Another common patient question I receive is “ How should I sleep?” Yet I rarely get asked “I have trouble getting to sleep, so what is the best sleeping position for me?”
There are only two ways to sleep that really allow the spinal muscle to relax. When your spinal muscles relax, your body can switch off and enjoy good, rejuvenating sleep.
Sleeping on your stomach, may not be causing you a problem now, but I can 100% guarantee that you will develop some spinal pain in your neck or back
as you get older. It’s imperative that you break the habit as soon as possible.
And yes, I have heard all the excuses; “I love the warmth of the bed on my chest”, “I love being cocooned in bed”, “I love being snuggled up in a ball”, but it’s exactly like sitting at your desk with your head turned sideways for hours on end. You wouldn’t willingly do that, would you? Consider that visual analogy, the next time you are tempted to lie on your stomach.
Lying on your side, correctly supported, is the best way of allowing your spinal muscles to fully relax and set up a comfortable sleeping position
The most important thing is that your neck and shoulders are held in a neutral position and that your spine is in a straight line.
The best way to test this with your present pillow: lie on your side and fold your arms across your chest. Your pillow should feel as if it is supporting your head with little or no pressure on your shoulder. One of the common questions that my patents often ask: “Why do I wake up every morning with back pain?” Could it be your sleeping position?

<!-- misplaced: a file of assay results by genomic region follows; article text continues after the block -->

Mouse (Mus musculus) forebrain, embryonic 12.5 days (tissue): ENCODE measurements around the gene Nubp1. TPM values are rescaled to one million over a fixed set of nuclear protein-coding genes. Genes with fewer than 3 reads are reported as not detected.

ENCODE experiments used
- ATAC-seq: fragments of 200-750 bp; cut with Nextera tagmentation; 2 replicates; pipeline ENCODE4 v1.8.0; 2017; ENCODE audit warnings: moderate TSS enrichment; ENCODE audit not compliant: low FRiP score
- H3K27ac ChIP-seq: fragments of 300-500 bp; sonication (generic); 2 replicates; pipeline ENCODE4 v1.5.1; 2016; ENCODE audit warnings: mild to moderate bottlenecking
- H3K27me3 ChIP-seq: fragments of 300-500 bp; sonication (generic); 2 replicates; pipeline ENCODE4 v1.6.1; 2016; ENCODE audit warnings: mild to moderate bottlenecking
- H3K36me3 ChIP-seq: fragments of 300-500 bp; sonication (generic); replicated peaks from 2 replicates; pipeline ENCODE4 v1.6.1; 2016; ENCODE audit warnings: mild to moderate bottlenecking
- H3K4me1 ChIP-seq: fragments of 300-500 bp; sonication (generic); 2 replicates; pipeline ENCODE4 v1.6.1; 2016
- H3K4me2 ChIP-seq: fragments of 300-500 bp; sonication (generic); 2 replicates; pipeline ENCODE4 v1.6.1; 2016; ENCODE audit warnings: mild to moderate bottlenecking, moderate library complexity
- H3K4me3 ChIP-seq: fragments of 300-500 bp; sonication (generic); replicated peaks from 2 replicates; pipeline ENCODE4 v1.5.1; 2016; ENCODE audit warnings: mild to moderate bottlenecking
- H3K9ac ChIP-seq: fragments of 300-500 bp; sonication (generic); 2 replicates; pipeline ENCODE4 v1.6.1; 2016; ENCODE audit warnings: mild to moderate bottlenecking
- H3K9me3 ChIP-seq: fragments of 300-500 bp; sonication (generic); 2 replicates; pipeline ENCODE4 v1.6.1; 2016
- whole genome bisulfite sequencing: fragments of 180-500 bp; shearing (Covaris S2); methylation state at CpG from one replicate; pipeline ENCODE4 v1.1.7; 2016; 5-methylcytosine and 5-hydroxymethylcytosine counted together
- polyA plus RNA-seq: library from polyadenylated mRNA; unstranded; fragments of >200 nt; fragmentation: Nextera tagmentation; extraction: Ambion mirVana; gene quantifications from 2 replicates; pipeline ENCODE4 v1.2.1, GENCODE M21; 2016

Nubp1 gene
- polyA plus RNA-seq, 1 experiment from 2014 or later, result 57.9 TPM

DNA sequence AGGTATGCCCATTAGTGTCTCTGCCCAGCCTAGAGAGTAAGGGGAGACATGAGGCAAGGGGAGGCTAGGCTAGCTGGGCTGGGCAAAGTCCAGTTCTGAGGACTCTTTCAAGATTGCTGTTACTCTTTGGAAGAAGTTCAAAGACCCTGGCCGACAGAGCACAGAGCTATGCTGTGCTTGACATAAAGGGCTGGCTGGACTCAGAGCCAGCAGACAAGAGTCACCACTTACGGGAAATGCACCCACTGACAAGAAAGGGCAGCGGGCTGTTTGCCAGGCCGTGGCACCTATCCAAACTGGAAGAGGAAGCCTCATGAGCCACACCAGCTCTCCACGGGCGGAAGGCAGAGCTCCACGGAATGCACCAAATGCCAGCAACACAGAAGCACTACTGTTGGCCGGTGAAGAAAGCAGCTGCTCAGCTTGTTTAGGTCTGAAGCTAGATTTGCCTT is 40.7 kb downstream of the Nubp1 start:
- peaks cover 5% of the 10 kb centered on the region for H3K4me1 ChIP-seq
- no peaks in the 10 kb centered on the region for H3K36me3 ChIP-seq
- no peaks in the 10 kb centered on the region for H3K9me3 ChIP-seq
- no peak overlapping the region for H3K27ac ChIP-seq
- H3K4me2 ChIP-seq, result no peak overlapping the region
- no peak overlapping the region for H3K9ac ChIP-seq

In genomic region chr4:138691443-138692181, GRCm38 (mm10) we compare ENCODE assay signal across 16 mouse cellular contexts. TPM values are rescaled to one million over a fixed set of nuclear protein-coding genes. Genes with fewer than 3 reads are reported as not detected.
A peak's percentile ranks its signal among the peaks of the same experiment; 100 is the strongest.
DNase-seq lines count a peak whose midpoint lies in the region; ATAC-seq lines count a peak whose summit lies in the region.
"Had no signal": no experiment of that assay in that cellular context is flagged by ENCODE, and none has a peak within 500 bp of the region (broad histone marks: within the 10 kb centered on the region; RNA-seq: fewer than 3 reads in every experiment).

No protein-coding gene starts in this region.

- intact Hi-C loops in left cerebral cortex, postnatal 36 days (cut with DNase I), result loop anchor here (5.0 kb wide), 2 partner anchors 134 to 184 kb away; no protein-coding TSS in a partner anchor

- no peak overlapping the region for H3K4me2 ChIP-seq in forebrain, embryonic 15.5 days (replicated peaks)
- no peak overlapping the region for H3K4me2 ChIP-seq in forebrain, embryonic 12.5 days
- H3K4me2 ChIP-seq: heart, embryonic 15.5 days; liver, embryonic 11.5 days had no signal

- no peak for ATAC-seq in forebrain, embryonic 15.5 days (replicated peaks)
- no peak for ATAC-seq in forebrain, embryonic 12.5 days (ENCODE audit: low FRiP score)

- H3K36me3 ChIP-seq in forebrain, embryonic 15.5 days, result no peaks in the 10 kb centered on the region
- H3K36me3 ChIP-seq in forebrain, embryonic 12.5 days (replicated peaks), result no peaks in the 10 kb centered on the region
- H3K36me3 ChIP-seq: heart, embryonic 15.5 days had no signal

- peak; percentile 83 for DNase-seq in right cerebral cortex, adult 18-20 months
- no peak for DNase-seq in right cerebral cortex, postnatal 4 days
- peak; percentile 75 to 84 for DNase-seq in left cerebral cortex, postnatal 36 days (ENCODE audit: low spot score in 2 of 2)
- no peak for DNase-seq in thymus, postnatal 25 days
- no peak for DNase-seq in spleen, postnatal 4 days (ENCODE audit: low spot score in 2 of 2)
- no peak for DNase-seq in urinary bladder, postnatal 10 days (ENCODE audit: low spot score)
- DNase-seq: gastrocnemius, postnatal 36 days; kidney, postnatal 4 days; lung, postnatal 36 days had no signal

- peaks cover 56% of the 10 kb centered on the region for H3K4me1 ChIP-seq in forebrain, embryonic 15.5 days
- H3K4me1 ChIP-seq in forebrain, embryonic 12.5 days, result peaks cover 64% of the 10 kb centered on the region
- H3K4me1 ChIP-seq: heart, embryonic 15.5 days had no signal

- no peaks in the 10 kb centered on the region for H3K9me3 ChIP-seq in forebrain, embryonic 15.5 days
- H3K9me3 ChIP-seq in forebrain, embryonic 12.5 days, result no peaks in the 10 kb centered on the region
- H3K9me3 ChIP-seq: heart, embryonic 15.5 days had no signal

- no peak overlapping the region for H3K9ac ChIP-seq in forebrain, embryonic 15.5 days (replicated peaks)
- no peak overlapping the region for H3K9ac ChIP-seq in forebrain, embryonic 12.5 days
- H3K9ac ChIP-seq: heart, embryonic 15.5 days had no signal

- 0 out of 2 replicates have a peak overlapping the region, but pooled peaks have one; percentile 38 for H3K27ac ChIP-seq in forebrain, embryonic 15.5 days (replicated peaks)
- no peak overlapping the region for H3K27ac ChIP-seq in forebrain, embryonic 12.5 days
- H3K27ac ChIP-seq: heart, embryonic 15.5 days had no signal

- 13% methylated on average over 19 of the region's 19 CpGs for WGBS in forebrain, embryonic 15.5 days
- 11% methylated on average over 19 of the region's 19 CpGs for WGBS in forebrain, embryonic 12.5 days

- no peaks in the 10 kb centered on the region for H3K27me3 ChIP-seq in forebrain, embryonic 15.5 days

Usually, everyone blames their bed, but I would estimate that 40% to 60% of problems arise from how they position their bodies, and what they’re doing with their legs.
The majority of us, and I’ve been trying to find a satisfactory answer for years, sleep with our legs bent – especially our top leg bent over our lower leg which is stretched out. Your sleeping position matters a great deal.
This, in turn, rotates the pelvis, (the Sacroiliac Joint), forward on one side, causing strain on our lower lumbar joints.
Simply break the habit. Learn to sleep with the leg that is bent, stretched straight. This way, your pelvis cannot rotate forward and all the joints in the lower back remain in a neutral position. Combined with a good pillow and a mattress that properly supports you, morning backache should become a thing of the past.
Sleeping On Your Back
Most people shy away from sleeping on their back as they feel too open and vulnerable. But as long as you follow these simple rules, it can work for you:
- Sleep with a pillow that suits and supports your neck.
- Don’t sleep with your hands behind your head. This causes Trapezius muscle (one of the largest neck muscles) tension.
- Keep your legs straight so that you do not twist your hips. Some people find that a small pillow placed under their knees often helps reduce pressure on their lower back